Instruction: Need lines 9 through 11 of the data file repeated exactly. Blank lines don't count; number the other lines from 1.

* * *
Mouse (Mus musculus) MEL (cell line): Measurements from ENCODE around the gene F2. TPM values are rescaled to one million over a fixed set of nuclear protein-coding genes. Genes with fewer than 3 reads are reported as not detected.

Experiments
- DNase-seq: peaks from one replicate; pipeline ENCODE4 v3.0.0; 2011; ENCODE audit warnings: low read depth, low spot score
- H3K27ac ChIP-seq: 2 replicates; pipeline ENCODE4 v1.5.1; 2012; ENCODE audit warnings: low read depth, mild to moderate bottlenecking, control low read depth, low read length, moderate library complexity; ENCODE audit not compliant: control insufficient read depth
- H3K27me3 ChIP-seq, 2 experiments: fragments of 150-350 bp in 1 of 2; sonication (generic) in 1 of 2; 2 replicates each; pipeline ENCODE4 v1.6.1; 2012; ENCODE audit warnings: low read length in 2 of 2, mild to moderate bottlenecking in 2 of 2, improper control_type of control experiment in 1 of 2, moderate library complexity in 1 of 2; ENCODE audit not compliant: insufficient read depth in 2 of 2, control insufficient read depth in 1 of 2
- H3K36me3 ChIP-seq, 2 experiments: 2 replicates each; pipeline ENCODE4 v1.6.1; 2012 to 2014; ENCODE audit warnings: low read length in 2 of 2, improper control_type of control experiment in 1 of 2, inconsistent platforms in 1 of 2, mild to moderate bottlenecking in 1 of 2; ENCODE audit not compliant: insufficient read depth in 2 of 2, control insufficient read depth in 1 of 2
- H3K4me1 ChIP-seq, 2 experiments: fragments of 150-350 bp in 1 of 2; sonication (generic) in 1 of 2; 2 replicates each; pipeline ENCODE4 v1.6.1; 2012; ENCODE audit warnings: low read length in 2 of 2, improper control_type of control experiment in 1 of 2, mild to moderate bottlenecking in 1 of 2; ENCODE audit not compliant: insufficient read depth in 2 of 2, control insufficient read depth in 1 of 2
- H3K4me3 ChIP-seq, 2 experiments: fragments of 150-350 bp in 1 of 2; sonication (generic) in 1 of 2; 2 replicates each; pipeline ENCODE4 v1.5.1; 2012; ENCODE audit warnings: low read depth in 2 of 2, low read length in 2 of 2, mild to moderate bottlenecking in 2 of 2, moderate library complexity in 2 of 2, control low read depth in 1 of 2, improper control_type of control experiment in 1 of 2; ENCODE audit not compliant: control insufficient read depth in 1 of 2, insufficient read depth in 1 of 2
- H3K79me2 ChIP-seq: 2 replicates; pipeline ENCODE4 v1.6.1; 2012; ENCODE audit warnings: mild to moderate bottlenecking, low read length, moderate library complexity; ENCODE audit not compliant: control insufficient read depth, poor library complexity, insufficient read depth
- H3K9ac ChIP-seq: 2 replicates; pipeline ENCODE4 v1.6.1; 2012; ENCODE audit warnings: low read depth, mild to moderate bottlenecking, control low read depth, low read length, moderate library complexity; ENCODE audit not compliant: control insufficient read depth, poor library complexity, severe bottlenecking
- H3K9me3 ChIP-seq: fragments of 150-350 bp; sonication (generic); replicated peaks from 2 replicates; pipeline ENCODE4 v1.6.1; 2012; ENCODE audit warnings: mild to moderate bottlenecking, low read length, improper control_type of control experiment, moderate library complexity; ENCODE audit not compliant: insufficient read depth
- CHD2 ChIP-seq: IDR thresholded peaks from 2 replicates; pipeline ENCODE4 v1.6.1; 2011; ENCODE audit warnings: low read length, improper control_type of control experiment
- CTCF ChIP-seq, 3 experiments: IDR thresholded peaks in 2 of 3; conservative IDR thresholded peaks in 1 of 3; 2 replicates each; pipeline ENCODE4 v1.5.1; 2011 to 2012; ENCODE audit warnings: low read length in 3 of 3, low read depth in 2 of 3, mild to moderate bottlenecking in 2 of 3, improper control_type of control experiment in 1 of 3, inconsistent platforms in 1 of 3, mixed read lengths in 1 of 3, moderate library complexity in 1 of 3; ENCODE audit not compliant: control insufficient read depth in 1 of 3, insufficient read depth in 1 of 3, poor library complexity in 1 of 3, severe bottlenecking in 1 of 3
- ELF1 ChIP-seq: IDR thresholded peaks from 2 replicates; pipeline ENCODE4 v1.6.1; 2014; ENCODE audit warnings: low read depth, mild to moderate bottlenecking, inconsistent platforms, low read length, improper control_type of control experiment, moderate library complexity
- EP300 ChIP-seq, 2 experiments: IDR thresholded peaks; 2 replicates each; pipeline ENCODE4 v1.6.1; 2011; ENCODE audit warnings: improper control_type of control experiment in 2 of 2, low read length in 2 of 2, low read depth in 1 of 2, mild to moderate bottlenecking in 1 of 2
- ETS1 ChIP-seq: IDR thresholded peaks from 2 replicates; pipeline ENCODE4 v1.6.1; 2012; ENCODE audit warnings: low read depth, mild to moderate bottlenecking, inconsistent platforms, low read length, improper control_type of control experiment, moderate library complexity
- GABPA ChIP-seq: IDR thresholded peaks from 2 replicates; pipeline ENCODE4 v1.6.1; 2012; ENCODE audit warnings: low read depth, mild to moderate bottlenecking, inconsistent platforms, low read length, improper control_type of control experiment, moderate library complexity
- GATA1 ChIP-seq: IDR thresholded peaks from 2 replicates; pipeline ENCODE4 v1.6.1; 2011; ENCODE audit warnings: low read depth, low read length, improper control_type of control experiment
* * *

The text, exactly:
- H3K79me2 ChIP-seq: 2 replicates; pipeline ENCODE4 v1.6.1; 2012; ENCODE audit warnings: mild to moderate bottlenecking, low read length, moderate library complexity; ENCODE audit not compliant: control insufficient read depth, poor library complexity, insufficient read depth
- H3K9ac ChIP-seq: 2 replicates; pipeline ENCODE4 v1.6.1; 2012; ENCODE audit warnings: low read depth, mild to moderate bottlenecking, control low read depth, low read length, moderate library complexity; ENCODE audit not compliant: control insufficient read depth, poor library complexity, severe bottlenecking
- H3K9me3 ChIP-seq: fragments of 150-350 bp; sonication (generic); replicated peaks from 2 replicates; pipeline ENCODE4 v1.6.1; 2012; ENCODE audit warnings: mild to moderate bottlenecking, low read length, improper control_type of control experiment, moderate library complexity; ENCODE audit not compliant: insufficient read depth